Historian by Lucy Dacus


I walked Bruno this morning as I have done every morning for the past 11 weeks. I always go to the same place – the fields behind a pub called The Friars Oak. Someone asked me the other day whether Bruno gets bored always going on the same walk. I hadn’t really thought about that so I asked him before we went out this morning whether he would like to go somewhere else and he just looked at me lovingly so I took this to mean that he was happy to go anywhere. I don’t get bored because I play a podcast on the phone and this morning it was the third of Malcolm Gladwell’s trilogy on the casuistic method that Jesuits use to solve problems. Maybe I’ll expand on this another time because it was much more interesting than I anticipated it would be. For the last two days I’ve walked a little further than normal because my back wasn’t hurting as much as it normally does. It wasn’t any easier putting on my socks this morning but walking 4 miles didn’t seem to be a problem this morning. Maybe it’s something to do with losing weight because I’m down to 12 stone 7 pounds this morning which is 21 pounds lighter than on March 19th. I doubt that that’s it though. For some reason I was even able to vacuum the house this morning in anticipation of Roo’s birthday tomorrow.

My Mum used to tell me never to grow old to which I asked her if she wanted me to die young. But I understood what she meant because the aches and pains of being in my Sixties are only going to be amplified as the years go on. I used to love going to gigs but in the past few years, I’ve either been to a seated gig in which case there’s never enough leg room and my backside hurts or it’s a standing gig and my back hurts. I had been looking forward to seeing Lucy Dacus with Richard at The Hope and Ruin in April 2018 but after enduring the support act, it became increasingly painful to remain standing in the tiny spot that I made my own. After about 40 minutes I left the gig and went downstairs to sit in the pub where they were playing the loudest, most tuneless heavy metal music possible. I fitted in like a mattress on a bottle of wine but at least I got to sit down.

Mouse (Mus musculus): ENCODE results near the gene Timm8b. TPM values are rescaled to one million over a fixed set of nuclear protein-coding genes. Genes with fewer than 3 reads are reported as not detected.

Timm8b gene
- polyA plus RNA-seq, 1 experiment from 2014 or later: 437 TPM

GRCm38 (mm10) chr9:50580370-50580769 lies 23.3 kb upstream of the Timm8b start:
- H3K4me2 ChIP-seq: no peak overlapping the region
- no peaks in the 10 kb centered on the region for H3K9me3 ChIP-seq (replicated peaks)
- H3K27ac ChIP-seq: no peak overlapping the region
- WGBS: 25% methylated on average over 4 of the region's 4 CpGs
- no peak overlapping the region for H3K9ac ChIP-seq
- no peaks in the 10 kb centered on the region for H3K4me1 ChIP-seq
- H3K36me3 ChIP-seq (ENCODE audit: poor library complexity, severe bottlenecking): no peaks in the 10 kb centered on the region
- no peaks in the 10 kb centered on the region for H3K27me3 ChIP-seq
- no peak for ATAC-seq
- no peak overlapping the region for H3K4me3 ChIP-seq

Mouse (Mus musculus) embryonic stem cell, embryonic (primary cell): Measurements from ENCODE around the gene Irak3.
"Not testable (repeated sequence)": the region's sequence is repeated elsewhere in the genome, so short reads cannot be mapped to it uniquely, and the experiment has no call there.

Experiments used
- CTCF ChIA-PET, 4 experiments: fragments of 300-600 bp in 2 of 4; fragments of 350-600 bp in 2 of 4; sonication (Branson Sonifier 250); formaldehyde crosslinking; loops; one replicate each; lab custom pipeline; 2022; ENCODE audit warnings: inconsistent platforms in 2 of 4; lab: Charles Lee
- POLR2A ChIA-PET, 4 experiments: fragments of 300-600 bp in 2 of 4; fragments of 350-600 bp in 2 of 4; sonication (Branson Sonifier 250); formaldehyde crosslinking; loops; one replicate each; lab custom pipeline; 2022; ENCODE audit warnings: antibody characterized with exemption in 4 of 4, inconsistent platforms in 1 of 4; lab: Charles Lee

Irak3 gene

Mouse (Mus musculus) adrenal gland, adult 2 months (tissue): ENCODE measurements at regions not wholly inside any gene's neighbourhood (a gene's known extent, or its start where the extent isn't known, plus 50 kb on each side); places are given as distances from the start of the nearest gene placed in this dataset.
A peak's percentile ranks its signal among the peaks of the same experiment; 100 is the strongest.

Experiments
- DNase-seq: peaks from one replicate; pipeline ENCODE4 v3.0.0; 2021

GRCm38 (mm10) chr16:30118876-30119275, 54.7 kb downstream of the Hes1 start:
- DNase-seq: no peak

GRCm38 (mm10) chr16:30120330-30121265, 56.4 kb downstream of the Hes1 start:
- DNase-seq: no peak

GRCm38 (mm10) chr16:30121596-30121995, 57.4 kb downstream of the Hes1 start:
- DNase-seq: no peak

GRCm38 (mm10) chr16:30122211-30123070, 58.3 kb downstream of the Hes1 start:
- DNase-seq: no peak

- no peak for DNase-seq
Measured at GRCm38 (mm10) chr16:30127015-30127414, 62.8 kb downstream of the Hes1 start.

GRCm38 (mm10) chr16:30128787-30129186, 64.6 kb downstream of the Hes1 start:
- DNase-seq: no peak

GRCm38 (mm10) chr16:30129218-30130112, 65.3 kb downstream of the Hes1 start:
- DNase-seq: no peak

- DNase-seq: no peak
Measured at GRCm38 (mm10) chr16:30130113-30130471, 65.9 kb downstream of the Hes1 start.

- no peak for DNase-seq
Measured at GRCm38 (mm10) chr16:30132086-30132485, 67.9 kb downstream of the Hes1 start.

Lucy Dacus was 23 years old when she released her second record, “Historian”. The review in “Pitchfork” states that “It’s not an easy album to wear out. It lasts, and it should, given that so many of its lyrics pick at time, and the way time condenses around deep emotional attachments to other people.”

The standout track is “Pillar Of Truth” which is 7 minutes long. It starts very simply with just a guitar accompaniment. The song is a paen to her recently deceased grandmother. “I am weak looking at you, a pillar of truth, turning to dust” It’s slow, tuneful and emotional. After two verses, bass, drums and brass kick in. “Lord, have mercy on my descendants for they know not what they do”. The pace quickens and yet Lucy’s vocals remain languid, sad and loving. As the song builds, her voice grows more intense before she yelps “Then my soul screams out to you!” “Pitchfork” describes the song: “At times, she seems to switch places with her grandmother, describing the death with first-person pronouns as if she were the one at the end of her life, looking up at her family from her deathbed. Then she snaps back to herself, and all the life she still has left.”

Published by wilfulsprinter

Music lover

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